An Amazing Diversity: Costa Rica

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An Amazing Diversity:  Costa Rica

Costa Rica is not a Caribbean Island but the center of the Central American Isthmus.  Traveling around in Costa Rica you would think that you are in a large country and you think it might take months to explore it all. But it reality it’s land mass is only 20,000 square miles and one of the smallest countries in Latin America.   Costa Rica is bordered to the east by the Caribbean Sea and to the west by the Pacific Ocean. To the north by Nicaragua and to the south by Panama. Costa Rica is more diverse than any place it’s size on the face of the earth.  It is divided into several distinct regions and each of these regions looks and feels as an entirely different place.

Costa Rica attracts an international community of visitors: Conservationist, biologist, birdwatchers, environmentalists, naturalists, and tourists who are ecologically minded.

Three mountain ranges transverse Costa Rica from the northwest to the southeast:  the Guanacaste range, the Central, and then the Talamanca.  And the highest peak is Chirripo at 12,500 feet in altitude.

Then there is the network of rivers which rise from the mountains and flow to the sea on both coasts.  And provide a seemingly endless supply of  fresh water and hydraulic power.

The soil in the Central Valley is very rich due to the volcanic ash falling over the centuries, and is ideal for the production of coffee, which is Costa Rica’s number one export.

Although Costa Rica has several extinct volcanoes several  remain active such as the Poas, the Arenal, the Turrialba,  and the Irazu.  The most active is the Arenal which spurts a daily fireworks show  from it’s might summit.

Most of the people of Costa Rica live in the Central Valley in the two largest cities of San Jose, the capital, and Alajuela where the international airport is located.  The elevation here ranges from 1500 feet to 4,500 feet which makes the  climate very nice and relatively pleasant and cool.

Near the coastlines the temperatures are much warmer, averaging around eighty degrees.  But there seems to always be an ocean breeze to help cool things off.

Costa Rica gets a lot of rainfall and that is why it has such gorgeous rain forest.  The rain  comes around mid May and lasts until the end of November although very often you will get sunny mornings with the rain coming around 2 pm.  The dry season is December through April when most of the days are sunny and cooler.  However there are different ecosystems in Costa Rica.  The Caribbean coastlines gets a lot more rain all year round.  And Guanacaste on the northwestern part of the country gets a lot less rainfall year round.  That is way the large mega hotels for beach lovers are located on this NW Pacific coastlines of Guanacaste.

So the unique thing about Costa Rica’s climate is that you can be in a very cool place at a higher altitude  with a fireplace and then a day later be at the beach in the warm sunshine where the temperature is around 80 degrees F.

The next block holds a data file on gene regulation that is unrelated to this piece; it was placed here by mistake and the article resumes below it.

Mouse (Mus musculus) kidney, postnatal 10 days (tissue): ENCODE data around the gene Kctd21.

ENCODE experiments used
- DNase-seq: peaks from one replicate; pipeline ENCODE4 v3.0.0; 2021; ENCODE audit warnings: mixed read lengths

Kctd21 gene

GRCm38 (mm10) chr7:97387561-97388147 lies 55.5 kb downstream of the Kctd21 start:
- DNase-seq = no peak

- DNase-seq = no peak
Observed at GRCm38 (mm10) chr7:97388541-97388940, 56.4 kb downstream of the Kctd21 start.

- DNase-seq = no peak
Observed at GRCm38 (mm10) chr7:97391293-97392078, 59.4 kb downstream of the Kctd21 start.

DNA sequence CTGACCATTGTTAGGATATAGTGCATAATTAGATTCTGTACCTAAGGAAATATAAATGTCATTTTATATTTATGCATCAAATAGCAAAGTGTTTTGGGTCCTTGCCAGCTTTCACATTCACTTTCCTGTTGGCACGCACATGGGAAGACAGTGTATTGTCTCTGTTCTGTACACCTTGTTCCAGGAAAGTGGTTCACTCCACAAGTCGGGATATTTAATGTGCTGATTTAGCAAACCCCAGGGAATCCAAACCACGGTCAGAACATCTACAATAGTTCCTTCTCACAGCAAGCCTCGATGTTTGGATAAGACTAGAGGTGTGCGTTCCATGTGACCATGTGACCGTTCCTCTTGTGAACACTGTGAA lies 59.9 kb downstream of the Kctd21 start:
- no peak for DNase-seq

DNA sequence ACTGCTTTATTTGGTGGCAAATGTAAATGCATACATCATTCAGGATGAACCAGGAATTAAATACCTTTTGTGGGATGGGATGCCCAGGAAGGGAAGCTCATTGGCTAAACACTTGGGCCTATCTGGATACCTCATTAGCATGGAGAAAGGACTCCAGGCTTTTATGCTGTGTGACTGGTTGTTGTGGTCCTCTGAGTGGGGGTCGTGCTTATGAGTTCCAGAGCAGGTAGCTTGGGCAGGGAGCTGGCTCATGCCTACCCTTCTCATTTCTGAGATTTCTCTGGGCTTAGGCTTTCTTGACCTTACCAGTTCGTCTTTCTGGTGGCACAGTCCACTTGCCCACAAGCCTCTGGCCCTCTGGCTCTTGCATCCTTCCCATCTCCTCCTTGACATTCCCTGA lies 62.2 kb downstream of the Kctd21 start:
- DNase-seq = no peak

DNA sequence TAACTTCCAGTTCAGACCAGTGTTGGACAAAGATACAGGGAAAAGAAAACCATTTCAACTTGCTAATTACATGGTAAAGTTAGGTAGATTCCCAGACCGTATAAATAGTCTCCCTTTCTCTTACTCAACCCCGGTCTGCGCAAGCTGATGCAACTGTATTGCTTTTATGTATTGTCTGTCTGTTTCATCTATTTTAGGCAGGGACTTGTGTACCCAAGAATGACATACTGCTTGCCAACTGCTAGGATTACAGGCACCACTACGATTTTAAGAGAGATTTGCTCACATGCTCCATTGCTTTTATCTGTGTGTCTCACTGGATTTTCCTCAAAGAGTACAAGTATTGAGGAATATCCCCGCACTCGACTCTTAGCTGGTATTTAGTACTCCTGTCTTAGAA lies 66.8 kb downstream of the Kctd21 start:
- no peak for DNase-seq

Costa Rica’s government has been very wise in setting aside over twenty percent of it’s land in National Parks and Wildlife Reserves which to date are more than thirty.  No other country in the world comes close to such a statistic.  Other astounding statistics:  Almost a million different species of flora and fauna,  fifty thousand species of insects, eighty hundred and fifty species birds, two thousand species of orchids.

Of the the first naturalists to help protect Costa Rica’s rain forest was Swedish couple named Nils and Olaf Wessberg who came to Costa Rica in 1955 and settled on a farm near Montezuma on the Nicoya peninsula.  The built a home of paln leaves, determined to live in harmony with nature.  They watched all around them with dismay as the virgin rain forest was cut down, so they became activists and raised money to purchase the land ($30,000)  2,930 acres which today constitutes Cabo Blanco Strict Nature Reserve.

A student of Costa Rica forestry named Mario Boza was effective in movement to establish Santa Rosa National park which is located in the Northwestern province of Guanacaste. This was Costa Rica’s first National Park, created in 1969.

Rodrigo Carazo, president of Costa Rica from 1978-1982 said, “The National parks are splendid natural laboratories which we offer to the international scientific community and also to young children and to  adults, young and old,  to visit these parks and enjoy direst contact with nature in it’s pristine state.”

Giant fern tree in Costa Rica's Rain forest

Giant fern tree in Costa Rica’s Rain forest

850 different species of birds in Costa Rica

850 different species of birds in Costa Rica

If you would like to see Costa Rica up close please go to the home page of and there you may order our full length 58 minute travel adventure video on Costa Rica’s natural wonders and vast biodiversity.  Listen to the interviews of three couples who have made Costa Rica their new home and why they love it so much. It is filmed by Ken and Ann Creed.  It is named “Costa Rica A Travel Adventure Spectacular VideoKen is a professional videographer and has worked done  travel adventure films which have been presented for National Geographic.

Planning a vacation to Costa Rica?  Contact Ann “The Costa Rica Expert“. She will design that perfect vacation -get a away- to fit just your needs and budget. Contact her by going to her web page

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